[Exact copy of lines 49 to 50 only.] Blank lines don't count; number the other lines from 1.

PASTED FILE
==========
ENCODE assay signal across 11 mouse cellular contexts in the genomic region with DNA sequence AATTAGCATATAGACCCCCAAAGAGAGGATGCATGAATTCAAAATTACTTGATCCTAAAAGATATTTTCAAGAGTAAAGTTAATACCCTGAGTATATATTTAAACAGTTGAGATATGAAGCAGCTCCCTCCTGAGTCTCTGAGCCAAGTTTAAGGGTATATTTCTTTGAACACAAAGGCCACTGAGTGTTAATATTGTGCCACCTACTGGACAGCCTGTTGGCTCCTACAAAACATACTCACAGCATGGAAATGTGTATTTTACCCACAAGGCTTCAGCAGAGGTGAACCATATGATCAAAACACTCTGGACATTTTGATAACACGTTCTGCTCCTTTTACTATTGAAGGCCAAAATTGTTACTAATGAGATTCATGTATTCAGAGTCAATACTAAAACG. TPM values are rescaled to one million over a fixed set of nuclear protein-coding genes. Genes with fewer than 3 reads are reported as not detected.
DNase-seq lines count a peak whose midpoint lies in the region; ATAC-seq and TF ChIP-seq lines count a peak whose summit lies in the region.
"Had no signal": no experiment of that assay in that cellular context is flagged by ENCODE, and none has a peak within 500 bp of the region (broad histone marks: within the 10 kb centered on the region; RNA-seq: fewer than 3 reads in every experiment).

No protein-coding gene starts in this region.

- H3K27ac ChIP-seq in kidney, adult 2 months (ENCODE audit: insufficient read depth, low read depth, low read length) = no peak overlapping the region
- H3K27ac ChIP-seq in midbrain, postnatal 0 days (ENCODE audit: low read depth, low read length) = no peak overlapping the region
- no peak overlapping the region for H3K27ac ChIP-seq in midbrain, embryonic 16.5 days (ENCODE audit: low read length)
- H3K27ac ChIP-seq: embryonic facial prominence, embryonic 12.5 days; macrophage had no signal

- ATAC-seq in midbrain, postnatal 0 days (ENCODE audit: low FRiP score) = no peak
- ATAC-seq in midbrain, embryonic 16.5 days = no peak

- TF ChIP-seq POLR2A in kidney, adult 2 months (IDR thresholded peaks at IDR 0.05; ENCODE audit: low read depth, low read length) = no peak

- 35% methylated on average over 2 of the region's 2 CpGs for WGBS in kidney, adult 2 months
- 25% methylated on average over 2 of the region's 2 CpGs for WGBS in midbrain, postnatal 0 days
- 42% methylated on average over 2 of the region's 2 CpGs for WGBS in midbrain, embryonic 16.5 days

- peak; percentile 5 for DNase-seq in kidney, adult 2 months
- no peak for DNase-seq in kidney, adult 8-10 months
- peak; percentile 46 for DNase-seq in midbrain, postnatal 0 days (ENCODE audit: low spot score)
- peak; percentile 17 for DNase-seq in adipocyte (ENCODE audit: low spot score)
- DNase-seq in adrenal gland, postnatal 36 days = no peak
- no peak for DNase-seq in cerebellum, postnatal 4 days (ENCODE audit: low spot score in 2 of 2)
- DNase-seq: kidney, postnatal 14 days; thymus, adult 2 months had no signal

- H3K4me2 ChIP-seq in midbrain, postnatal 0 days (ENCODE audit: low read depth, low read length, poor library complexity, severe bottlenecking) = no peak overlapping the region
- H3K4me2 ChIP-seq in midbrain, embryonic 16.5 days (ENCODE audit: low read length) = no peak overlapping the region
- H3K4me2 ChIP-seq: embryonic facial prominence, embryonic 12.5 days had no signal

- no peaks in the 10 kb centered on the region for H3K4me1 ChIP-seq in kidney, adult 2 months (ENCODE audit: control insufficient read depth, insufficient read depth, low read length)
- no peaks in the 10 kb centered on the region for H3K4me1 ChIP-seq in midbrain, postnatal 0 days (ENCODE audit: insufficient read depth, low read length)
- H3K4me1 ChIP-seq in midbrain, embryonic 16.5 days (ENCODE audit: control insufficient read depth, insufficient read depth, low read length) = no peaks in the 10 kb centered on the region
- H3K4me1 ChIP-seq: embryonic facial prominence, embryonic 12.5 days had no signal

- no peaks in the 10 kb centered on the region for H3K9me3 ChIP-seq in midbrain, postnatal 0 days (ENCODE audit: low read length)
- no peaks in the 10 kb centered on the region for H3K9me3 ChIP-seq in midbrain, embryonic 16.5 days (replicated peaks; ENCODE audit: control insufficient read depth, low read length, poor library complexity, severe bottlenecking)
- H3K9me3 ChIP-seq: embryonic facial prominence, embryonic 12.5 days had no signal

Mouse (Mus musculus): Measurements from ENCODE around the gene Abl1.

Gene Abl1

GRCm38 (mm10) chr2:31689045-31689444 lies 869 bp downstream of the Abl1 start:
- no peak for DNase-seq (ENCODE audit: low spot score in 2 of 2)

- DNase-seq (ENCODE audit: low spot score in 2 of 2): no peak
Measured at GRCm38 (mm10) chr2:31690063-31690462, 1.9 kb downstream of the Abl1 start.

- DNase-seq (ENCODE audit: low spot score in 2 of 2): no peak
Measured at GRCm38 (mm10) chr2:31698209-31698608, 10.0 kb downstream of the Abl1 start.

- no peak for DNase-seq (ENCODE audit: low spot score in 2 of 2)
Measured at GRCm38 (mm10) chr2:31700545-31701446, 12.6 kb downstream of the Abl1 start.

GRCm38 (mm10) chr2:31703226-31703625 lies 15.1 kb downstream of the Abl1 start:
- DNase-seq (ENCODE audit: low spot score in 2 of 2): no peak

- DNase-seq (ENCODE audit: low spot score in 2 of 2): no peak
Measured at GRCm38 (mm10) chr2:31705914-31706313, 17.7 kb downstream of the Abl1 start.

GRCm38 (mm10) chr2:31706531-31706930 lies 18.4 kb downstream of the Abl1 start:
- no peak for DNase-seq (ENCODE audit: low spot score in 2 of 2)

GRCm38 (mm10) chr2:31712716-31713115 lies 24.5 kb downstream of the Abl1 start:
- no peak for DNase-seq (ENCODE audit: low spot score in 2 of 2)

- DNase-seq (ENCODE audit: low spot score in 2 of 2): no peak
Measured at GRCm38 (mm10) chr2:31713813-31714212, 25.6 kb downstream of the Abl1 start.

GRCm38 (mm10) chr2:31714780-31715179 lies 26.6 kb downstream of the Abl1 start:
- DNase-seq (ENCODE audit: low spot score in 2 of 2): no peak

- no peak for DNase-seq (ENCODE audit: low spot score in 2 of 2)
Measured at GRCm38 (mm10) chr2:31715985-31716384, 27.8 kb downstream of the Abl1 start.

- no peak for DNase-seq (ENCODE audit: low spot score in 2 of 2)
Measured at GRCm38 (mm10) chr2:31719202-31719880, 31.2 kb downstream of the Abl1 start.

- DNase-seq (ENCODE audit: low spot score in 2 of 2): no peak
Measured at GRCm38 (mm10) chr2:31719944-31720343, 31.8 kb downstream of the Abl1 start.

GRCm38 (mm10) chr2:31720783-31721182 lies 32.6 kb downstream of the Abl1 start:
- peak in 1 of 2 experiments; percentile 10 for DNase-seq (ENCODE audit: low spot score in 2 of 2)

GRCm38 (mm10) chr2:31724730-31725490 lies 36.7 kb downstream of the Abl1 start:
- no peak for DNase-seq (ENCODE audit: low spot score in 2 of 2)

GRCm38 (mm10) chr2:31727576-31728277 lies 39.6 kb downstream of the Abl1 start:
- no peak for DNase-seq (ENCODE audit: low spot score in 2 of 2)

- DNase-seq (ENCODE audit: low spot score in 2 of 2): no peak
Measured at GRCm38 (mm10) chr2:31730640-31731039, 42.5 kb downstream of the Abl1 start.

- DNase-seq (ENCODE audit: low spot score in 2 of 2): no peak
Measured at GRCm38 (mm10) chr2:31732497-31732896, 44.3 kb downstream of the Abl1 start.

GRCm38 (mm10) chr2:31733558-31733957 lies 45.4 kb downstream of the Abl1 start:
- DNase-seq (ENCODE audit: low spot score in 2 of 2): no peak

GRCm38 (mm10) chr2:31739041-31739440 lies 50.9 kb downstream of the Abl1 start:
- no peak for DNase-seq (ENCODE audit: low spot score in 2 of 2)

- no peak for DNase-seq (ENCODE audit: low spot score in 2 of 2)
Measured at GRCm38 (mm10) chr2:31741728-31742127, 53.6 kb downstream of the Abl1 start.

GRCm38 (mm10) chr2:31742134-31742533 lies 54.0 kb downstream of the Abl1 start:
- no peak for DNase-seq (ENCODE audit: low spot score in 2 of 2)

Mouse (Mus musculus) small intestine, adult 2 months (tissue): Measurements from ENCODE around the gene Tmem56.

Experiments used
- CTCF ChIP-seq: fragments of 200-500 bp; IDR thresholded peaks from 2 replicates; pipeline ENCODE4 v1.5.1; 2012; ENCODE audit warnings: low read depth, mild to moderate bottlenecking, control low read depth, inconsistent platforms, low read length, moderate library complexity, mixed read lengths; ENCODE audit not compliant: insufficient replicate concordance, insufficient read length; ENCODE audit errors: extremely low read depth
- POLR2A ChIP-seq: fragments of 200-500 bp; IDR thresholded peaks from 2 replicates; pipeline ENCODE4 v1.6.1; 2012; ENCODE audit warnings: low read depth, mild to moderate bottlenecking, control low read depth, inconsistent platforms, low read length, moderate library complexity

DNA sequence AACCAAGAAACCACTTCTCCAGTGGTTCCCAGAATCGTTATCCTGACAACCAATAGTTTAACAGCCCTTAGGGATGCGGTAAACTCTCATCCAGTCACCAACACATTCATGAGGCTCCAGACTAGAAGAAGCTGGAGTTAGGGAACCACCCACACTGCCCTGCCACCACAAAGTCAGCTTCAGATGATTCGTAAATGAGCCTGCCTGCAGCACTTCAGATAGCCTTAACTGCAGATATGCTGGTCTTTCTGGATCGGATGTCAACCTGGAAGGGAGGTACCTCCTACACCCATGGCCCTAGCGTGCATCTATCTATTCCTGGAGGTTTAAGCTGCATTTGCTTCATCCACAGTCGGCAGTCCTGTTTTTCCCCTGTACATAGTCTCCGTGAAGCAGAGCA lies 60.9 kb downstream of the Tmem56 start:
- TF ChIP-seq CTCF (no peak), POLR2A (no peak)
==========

- no peak for DNase-seq (ENCODE audit: low spot score in 2 of 2)

- DNase-seq (ENCODE audit: low spot score in 2 of 2): no peak